Reactivity to unpredictable threat as a treatment target for fear-based anxiety disorders

S. M. Gorka*, L. Lieberman, H. Klumpp, K. L. Kinney, A. E. Kennedy, O. Ajilore, J. Francis, J. Duffecy, M. G. Craske, J. Nathan, S. Langenecker, Stewart A Shankman, K. L. Phan

*Corresponding author for this work

Research output: Contribution to journalArticlepeer-review

10 Scopus citations


Background Heightened reactivity to unpredictable threat (U-threat) is a core individual difference factor underlying fear-based psychopathology. Little is known, however, about whether reactivity to U-threat is a stable marker of fear-based psychopathology or if it is malleable to treatment. The aim of the current study was to address this question by examining differences in reactivity to U-threat within patients before and after 12-weeks of selective serotonin reuptake inhibitors (SSRIs) or cognitive-behavioral therapy (CBT). Methods Participants included patients with principal fear (n = 22) and distress/misery disorders (n = 29), and a group of healthy controls (n = 21) assessed 12-weeks apart. A well-validated threat-of-shock task was used to probe reactivity to predictable (P-) and U-threat and startle eyeblink magnitude was recorded as an index of defensive responding. Results Across both assessments, individuals with fear-based disorders displayed greater startle magnitude to U-threat relative to healthy controls and distress/misery patients (who did not differ). From pre- to post-treatment, startle magnitude during U-threat decreased only within the fear patients who received CBT. Moreover, within fear patients, the magnitude of decline in startle to U-threat correlated with the magnitude of decline in fear symptoms. For the healthy controls, startle to U-threat across the two time points was highly reliable and stable. Conclusions Together, these results indicate that startle to U-threat characterizes fear disorder patients and is malleable to treatment with CBT but not SSRIs within fear patients. Startle to U-threat may therefore reflect an objective, psychophysiological indicator of fear disorder status and CBT treatment response.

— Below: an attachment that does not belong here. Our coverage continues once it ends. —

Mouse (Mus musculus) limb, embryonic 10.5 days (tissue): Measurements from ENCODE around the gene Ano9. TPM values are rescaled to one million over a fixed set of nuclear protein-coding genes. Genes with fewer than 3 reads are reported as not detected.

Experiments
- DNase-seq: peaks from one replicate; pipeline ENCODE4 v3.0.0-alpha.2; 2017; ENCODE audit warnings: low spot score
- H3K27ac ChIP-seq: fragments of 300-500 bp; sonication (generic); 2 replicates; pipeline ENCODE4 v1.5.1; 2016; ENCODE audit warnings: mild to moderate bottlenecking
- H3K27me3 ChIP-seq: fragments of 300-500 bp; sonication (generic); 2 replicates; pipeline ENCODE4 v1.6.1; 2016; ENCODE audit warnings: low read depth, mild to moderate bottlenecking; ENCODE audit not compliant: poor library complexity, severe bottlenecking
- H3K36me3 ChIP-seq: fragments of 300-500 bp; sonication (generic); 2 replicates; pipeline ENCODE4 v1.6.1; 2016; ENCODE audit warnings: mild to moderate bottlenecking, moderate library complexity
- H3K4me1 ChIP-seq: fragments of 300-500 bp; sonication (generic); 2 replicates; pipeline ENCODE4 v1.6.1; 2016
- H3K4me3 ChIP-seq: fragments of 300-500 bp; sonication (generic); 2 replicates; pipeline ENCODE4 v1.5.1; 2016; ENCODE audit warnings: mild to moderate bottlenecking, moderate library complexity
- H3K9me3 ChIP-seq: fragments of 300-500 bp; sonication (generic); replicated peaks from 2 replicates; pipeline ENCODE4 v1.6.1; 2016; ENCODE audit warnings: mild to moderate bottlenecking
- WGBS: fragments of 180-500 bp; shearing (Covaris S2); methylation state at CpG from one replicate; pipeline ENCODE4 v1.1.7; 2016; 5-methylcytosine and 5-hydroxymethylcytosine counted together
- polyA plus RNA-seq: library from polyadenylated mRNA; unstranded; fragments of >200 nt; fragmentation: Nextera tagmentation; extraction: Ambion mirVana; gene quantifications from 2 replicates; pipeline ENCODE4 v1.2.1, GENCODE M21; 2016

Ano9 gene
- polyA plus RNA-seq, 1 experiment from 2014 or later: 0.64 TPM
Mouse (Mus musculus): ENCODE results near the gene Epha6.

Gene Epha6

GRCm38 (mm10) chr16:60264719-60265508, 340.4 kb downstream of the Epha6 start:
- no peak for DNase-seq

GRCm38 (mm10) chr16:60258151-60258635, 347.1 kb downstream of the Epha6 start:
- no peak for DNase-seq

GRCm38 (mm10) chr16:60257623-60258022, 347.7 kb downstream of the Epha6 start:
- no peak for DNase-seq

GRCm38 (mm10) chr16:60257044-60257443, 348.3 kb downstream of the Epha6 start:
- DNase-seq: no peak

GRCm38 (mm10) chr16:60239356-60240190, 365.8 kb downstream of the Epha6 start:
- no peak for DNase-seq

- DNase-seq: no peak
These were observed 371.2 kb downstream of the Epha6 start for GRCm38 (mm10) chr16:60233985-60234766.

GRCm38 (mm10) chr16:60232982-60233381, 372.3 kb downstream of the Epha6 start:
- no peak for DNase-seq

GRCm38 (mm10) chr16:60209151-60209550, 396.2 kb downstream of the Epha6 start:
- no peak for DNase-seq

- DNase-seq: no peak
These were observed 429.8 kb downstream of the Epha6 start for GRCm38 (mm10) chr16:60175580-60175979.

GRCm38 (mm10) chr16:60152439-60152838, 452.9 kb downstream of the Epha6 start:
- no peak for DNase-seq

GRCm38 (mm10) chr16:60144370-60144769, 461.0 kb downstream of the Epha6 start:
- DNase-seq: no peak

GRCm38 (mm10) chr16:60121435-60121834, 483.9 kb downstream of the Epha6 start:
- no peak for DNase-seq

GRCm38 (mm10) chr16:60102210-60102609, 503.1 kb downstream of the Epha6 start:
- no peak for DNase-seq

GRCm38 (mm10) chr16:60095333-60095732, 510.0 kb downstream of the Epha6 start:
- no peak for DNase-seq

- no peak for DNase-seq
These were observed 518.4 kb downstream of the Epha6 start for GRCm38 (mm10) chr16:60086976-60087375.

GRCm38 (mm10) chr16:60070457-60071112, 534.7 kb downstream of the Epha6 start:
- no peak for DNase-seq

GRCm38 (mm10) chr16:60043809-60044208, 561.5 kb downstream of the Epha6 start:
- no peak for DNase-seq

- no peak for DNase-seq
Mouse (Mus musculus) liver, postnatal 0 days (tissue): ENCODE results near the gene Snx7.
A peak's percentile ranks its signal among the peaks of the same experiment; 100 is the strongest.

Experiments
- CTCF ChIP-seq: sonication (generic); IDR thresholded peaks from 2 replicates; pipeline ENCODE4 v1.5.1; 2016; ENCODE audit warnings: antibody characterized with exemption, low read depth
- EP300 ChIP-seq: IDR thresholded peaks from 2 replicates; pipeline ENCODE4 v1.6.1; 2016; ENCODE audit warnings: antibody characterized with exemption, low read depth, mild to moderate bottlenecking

Original languageEnglish (US)
Pages (from-to)2450-2460
Number of pages11
JournalPsychological Medicine
Issue number14
StatePublished - Oct 1 2017


  • Anxiety
  • distress
  • fear
  • startle potentiation
  • temporal stability
  • unpredictable threat

ASJC Scopus subject areas

  • Applied Psychology
  • Psychiatry and Mental health


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